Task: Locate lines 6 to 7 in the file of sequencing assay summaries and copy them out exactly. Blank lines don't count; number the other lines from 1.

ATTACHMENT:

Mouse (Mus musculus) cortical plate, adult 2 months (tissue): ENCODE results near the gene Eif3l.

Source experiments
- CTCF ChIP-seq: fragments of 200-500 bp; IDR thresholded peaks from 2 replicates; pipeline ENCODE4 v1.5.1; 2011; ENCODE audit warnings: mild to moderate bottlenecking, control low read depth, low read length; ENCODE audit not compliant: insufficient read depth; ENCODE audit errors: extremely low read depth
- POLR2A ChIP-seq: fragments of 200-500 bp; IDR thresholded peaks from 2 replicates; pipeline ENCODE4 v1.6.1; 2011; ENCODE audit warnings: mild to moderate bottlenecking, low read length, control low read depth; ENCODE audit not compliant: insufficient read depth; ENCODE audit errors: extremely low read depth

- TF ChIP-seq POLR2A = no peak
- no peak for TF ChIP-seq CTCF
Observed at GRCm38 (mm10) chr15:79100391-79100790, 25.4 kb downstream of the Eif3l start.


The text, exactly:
- no peak for TF ChIP-seq CTCF
Observed at GRCm38 (mm10) chr15:79100391-79100790, 25.4 kb downstream of the Eif3l start.